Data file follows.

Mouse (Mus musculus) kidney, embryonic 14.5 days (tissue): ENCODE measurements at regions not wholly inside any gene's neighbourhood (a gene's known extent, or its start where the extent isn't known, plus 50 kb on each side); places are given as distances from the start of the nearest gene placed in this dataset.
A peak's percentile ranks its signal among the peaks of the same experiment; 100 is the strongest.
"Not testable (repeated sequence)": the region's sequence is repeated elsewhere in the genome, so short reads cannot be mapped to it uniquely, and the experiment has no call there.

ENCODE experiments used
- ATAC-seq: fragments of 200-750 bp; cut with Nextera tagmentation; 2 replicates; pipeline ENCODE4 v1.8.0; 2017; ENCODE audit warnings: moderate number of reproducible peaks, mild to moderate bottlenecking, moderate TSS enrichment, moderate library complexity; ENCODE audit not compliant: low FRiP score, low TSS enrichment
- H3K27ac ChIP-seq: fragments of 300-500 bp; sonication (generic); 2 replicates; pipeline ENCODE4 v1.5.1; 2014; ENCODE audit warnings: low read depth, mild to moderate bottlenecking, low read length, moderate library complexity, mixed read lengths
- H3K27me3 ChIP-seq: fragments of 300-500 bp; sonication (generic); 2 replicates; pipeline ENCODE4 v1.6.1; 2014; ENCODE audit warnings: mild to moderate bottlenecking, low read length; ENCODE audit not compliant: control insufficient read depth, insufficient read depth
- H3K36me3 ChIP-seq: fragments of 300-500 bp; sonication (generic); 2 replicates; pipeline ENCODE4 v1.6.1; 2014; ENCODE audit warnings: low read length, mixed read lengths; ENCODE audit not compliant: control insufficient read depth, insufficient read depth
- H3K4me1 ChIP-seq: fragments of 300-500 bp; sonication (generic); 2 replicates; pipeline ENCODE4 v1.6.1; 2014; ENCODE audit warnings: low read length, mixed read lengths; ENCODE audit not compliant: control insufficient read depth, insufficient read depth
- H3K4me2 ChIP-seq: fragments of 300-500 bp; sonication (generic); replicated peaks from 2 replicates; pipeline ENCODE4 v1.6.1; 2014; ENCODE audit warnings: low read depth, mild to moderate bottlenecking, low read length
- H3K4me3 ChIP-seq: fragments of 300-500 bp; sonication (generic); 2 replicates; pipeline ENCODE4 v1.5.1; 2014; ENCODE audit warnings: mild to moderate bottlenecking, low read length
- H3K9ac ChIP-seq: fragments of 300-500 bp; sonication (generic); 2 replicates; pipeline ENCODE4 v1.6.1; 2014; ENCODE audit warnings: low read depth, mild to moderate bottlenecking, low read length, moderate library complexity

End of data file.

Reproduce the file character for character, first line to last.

Mouse (Mus musculus) kidney, embryonic 14.5 days (tissue): ENCODE measurements at regions not wholly inside any gene's neighbourhood (a gene's known extent, or its start where the extent isn't known, plus 50 kb on each side); places are given as distances from the start of the nearest gene placed in this dataset.
A peak's percentile ranks its signal among the peaks of the same experiment; 100 is the strongest.
"Not testable (repeated sequence)": the region's sequence is repeated elsewhere in the genome, so short reads cannot be mapped to it uniquely, and the experiment has no call there.

ENCODE experiments used
- ATAC-seq: fragments of 200-750 bp; cut with Nextera tagmentation; 2 replicates; pipeline ENCODE4 v1.8.0; 2017; ENCODE audit warnings: moderate number of reproducible peaks, mild to moderate bottlenecking, moderate TSS enrichment, moderate library complexity; ENCODE audit not compliant: low FRiP score, low TSS enrichment
- H3K27ac ChIP-seq: fragments of 300-500 bp; sonication (generic); 2 replicates; pipeline ENCODE4 v1.5.1; 2014; ENCODE audit warnings: low read depth, mild to moderate bottlenecking, low read length, moderate library complexity, mixed read lengths
- H3K27me3 ChIP-seq: fragments of 300-500 bp; sonication (generic); 2 replicates; pipeline ENCODE4 v1.6.1; 2014; ENCODE audit warnings: mild to moderate bottlenecking, low read length; ENCODE audit not compliant: control insufficient read depth, insufficient read depth
- H3K36me3 ChIP-seq: fragments of 300-500 bp; sonication (generic); 2 replicates; pipeline ENCODE4 v1.6.1; 2014; ENCODE audit warnings: low read length, mixed read lengths; ENCODE audit not compliant: control insufficient read depth, insufficient read depth
- H3K4me1 ChIP-seq: fragments of 300-500 bp; sonication (generic); 2 replicates; pipeline ENCODE4 v1.6.1; 2014; ENCODE audit warnings: low read length, mixed read lengths; ENCODE audit not compliant: control insufficient read depth, insufficient read depth
- H3K4me2 ChIP-seq: fragments of 300-500 bp; sonication (generic); replicated peaks from 2 replicates; pipeline ENCODE4 v1.6.1; 2014; ENCODE audit warnings: low read depth, mild to moderate bottlenecking, low read length
- H3K4me3 ChIP-seq: fragments of 300-500 bp; sonication (generic); 2 replicates; pipeline ENCODE4 v1.5.1; 2014; ENCODE audit warnings: mild to moderate bottlenecking, low read length
- H3K9ac ChIP-seq: fragments of 300-500 bp; sonication (generic); 2 replicates; pipeline ENCODE4 v1.6.1; 2014; ENCODE audit warnings: low read depth, mild to moderate bottlenecking, low read length, moderate library complexity